Baltimore has had three four-game losing streaks this season and has only won one of its last eight series, a run that has seen the team's record change from being four games over .500 to being four games under the break-even mark. Only three American League teams have hit fewer home runs than the Orioles, and none have left more men on base.
"We're behind where we want to be. We've had a couple tough games and a couple tough injuries, but we're still hanging in there," said designated hitter Jay Gibbons. "We haven't hit like we've been capable of, [but] the pitching's been great. They've met expectations, for sure, but we haven't hit, and that's why we're in a lot of close games."
"We're not where we want to be with consistency," added first baseman Aubrey Huff. "We'll go on a nice little win streak and then we'll lose a couple games. It's been pretty inconsistent, but we've had a lot of key injuries and we've lost half our starting staff. We have streaks where we all hit and some streaks where we don't.
"We're not getting the power and we're not driving the ball. It's been a tough route so far."
As Gibbons noted, there are some positives on the pitching side. Only one AL team has struck out more batters than Baltimore, and only two have given up fewer home runs. The bottom line, though, is the record. The Orioles are only one game out of second place in their division, but they haven't taken advantage of a topsy-turvy month of action.
"We can't say it's early anymore, because it's not," Huff said. "But at the same time, there's no need to panic because we've still got a lot of baseball left. We've been in every game we've played -- even the games we've lost have been heartbreaking. That's been the most disheartening thing about the season -- the way we've lost some games."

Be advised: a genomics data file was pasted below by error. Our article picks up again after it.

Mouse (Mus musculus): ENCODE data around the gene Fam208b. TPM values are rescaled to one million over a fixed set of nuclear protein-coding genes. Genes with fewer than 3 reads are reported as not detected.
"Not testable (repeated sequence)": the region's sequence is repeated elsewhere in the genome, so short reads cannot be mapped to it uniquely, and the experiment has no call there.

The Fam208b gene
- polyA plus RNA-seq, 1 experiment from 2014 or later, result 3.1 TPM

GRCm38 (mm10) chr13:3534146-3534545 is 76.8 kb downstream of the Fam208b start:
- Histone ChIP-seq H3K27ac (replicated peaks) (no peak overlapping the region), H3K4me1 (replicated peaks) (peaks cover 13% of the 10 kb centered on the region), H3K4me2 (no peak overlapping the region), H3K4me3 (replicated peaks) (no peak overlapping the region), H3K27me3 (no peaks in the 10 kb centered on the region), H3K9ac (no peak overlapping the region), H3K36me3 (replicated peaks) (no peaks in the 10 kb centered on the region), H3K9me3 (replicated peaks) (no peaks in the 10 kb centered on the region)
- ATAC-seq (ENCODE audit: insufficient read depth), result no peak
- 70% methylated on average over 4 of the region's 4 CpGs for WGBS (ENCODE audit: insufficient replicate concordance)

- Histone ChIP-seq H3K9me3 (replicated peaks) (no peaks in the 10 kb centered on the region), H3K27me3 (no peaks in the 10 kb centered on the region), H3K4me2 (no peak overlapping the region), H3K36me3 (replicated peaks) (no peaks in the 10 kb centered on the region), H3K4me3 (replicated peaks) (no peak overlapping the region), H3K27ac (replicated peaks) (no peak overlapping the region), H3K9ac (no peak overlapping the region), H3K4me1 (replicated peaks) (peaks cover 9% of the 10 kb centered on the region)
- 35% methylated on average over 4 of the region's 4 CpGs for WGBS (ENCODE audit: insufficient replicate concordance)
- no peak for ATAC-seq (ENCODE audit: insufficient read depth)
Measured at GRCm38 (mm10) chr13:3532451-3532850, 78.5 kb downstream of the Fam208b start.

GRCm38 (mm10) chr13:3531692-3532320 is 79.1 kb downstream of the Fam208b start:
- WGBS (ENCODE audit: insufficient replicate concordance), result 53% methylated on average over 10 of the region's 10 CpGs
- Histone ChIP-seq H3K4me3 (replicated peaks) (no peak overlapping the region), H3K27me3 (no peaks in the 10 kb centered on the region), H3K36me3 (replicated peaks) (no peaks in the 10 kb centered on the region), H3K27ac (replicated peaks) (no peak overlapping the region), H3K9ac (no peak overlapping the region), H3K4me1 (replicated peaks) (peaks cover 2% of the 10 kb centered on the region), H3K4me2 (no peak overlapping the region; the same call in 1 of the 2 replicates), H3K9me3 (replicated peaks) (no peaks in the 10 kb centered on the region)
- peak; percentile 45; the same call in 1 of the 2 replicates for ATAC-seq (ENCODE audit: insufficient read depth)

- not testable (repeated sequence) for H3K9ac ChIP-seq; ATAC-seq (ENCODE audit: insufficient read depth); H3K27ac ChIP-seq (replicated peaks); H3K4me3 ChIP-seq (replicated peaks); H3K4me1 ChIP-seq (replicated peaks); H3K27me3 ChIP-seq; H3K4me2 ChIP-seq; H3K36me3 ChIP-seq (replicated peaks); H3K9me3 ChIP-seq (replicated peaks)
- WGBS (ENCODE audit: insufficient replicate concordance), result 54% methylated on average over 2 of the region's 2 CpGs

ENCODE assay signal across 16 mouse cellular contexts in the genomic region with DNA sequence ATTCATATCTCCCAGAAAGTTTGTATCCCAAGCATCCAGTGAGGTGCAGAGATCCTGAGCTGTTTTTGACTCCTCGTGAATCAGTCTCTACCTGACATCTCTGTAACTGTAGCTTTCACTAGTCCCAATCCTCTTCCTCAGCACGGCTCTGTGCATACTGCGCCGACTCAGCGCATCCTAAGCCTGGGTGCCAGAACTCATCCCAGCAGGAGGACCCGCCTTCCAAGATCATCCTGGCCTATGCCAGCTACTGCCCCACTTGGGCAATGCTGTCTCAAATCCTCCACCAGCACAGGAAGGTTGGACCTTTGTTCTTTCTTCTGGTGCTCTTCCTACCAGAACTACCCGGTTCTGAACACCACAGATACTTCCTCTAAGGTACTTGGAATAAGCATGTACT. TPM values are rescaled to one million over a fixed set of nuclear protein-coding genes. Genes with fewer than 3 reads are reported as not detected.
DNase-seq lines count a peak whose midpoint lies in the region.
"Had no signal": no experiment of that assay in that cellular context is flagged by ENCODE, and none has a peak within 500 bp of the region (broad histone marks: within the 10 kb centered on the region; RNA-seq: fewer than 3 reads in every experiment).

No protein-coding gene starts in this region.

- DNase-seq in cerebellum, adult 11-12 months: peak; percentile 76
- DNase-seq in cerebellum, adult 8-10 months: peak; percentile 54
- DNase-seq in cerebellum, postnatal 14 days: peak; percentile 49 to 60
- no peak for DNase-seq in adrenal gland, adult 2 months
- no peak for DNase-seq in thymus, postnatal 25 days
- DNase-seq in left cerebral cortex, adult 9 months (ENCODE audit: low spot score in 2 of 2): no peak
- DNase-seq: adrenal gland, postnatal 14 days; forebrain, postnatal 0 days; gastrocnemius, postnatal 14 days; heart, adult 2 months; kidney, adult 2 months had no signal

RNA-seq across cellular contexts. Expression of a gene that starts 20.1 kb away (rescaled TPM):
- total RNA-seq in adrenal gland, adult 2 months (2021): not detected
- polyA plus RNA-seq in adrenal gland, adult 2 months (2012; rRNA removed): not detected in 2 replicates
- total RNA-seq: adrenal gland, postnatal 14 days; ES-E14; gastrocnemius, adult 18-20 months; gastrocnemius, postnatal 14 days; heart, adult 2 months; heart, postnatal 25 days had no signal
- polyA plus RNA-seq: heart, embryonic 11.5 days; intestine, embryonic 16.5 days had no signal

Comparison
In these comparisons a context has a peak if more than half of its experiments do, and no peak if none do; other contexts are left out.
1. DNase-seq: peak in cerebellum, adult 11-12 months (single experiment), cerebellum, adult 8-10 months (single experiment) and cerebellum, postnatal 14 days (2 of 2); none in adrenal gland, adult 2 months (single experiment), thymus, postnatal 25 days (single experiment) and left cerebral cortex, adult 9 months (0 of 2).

"When we went through our good streak, we were doing a little bit of everything," said Perlozzo. "Our starting pitching looked like it was coming around, then our bullpen failed us a couple times. Then our offense failed us a couple times, but we still have some good players and I see some good things happening."
Another league: The Orioles will begin their run through Interleague Play on Friday, when they visit Washington's RFK Stadium for a three-game series. Perlozzo said Wednesday that he will suit his managing style to fit the National League parks, which could mean a temporary switch to bunting and double switches.
"That's part of the National League," he said. "Where it plays the most is when you're in the seventh inning, you're in a close ballgame and your pitcher's pitching really well. Pitchers are going to be bunting, so it's a little different."
Fame game: The Orioles may be making Monday's trip to the Hall of Fame Game in Cooperstown, N.Y., but they won't have many recognizable names pitching for them. Baltimore expects to have five Minor League prospects join the team and pitch, and the O's will likely have a similar amount of help from position players.
The team will have to use its off-day to fly to Rome, N.Y., and then it will take a 45-minute bus ride to Cooperstown. Then the Orioles will reverse the process and fly home in time to play a Tuesday night game at Camden Yards. Perlozzo said he's coached in the game twice before and sounded like he was looking forward to the journey.
"This is a wives' trip, where they're allowed to go," he said. "We can go up to Cooperstown and they can see the Hall of Fame, so that's nice for them. Once you get there and can go to the Hall of Fame, that part will be fine with the team."
Quotable: "It's part of the game. You've just got to go ahead and play them. The Washington trip is at least a drive -- it isn't a major road trip for us." -- Perlozzo's take on Interleague Play
Coming up: The Orioles will get an off-day Thursday and will kick off Interleague Play in Washington on Friday. Steve Trachsel will start the opener for Baltimore at 7:05 p.m. ET, and he'll be matched against Jason Simontacchi.